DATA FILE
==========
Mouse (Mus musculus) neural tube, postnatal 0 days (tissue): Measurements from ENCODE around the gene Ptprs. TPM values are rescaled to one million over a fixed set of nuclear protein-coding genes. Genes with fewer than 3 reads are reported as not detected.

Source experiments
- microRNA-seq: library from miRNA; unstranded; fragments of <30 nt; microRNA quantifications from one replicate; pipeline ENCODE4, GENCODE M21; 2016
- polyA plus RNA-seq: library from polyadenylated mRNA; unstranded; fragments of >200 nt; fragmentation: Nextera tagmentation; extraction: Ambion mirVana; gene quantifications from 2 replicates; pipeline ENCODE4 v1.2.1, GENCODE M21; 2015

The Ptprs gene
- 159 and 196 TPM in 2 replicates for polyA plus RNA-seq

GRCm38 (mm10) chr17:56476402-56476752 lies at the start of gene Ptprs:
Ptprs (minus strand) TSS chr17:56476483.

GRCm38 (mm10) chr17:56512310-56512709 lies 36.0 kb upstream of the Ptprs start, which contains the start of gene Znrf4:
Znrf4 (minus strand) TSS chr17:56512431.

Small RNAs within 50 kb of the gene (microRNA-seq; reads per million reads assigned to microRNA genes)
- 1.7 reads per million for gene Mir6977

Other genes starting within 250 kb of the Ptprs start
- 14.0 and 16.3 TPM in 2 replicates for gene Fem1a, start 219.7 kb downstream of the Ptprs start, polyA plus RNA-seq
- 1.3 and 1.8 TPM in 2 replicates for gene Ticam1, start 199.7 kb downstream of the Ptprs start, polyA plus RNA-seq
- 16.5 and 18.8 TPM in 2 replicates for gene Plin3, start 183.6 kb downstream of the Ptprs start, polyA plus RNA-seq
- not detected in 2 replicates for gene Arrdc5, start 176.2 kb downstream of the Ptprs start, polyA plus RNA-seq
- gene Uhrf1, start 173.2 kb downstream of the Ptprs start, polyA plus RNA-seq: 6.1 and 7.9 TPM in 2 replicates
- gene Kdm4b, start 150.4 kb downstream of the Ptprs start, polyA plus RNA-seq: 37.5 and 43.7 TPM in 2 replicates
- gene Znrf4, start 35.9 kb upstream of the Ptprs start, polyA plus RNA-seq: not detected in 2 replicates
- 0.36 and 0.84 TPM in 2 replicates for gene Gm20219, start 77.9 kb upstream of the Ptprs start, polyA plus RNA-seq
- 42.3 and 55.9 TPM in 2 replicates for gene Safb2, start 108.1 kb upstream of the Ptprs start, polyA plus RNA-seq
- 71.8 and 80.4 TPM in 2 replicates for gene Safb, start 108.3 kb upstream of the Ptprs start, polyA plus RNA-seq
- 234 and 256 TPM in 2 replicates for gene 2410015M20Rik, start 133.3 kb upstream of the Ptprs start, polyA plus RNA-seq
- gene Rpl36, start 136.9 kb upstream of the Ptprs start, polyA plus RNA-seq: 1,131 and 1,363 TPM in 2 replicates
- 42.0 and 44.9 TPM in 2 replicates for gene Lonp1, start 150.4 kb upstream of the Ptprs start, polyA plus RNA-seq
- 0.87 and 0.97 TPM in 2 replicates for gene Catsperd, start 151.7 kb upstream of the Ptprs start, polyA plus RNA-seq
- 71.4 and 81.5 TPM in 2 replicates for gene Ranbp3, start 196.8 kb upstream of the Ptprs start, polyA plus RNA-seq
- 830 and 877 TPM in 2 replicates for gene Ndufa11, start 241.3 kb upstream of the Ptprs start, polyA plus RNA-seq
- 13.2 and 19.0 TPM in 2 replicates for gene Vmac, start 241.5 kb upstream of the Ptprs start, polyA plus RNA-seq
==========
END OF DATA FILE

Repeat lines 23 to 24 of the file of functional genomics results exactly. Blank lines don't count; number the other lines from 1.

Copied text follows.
- 71.8 and 80.4 TPM in 2 replicates for gene Safb, start 108.3 kb upstream of the Ptprs start, polyA plus RNA-seq
- 234 and 256 TPM in 2 replicates for gene 2410015M20Rik, start 133.3 kb upstream of the Ptprs start, polyA plus RNA-seq